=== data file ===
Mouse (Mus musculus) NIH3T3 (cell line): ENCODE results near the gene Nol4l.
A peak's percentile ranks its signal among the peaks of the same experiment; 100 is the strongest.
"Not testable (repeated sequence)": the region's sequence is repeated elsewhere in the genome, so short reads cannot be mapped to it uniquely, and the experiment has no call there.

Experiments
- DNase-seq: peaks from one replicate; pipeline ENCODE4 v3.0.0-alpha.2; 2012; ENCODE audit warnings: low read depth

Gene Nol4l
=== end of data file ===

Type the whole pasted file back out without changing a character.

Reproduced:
Mouse (Mus musculus) NIH3T3 (cell line): ENCODE results near the gene Nol4l.
A peak's percentile ranks its signal among the peaks of the same experiment; 100 is the strongest.
"Not testable (repeated sequence)": the region's sequence is repeated elsewhere in the genome, so short reads cannot be mapped to it uniquely, and the experiment has no call there.

Experiments
- DNase-seq: peaks from one replicate; pipeline ENCODE4 v3.0.0-alpha.2; 2012; ENCODE audit warnings: low read depth

Gene Nol4l